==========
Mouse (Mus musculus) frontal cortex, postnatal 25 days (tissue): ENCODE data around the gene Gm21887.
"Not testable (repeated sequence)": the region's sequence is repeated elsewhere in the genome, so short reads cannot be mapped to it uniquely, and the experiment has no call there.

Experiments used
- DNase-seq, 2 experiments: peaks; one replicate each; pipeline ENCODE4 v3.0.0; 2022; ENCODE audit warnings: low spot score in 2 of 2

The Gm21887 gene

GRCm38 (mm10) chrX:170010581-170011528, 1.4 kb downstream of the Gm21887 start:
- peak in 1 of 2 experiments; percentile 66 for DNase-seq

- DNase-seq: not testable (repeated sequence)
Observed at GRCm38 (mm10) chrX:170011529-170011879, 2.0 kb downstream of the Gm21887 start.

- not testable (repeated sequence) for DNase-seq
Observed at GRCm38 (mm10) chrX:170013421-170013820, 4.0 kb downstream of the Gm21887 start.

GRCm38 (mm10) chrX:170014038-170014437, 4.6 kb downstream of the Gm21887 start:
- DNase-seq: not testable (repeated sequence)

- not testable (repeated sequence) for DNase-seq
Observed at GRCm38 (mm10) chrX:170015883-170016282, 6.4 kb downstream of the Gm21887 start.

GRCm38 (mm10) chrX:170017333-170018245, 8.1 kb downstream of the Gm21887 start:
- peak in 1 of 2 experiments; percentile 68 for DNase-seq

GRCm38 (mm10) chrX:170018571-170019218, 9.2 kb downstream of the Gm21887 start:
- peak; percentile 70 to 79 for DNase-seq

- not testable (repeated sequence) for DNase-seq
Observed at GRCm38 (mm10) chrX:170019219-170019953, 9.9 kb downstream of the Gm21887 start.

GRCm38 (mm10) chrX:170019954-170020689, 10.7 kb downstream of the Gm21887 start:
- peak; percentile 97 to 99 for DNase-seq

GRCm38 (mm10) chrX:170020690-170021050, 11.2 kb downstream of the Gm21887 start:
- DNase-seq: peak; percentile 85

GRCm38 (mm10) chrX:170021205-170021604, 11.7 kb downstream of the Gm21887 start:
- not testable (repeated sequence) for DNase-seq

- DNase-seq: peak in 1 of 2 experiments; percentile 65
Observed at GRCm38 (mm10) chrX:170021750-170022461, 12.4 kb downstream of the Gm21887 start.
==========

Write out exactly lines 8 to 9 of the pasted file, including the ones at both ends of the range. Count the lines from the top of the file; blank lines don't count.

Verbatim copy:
- DNase-seq: not testable (repeated sequence)
Observed at GRCm38 (mm10) chrX:170011529-170011879, 2.0 kb downstream of the Gm21887 start.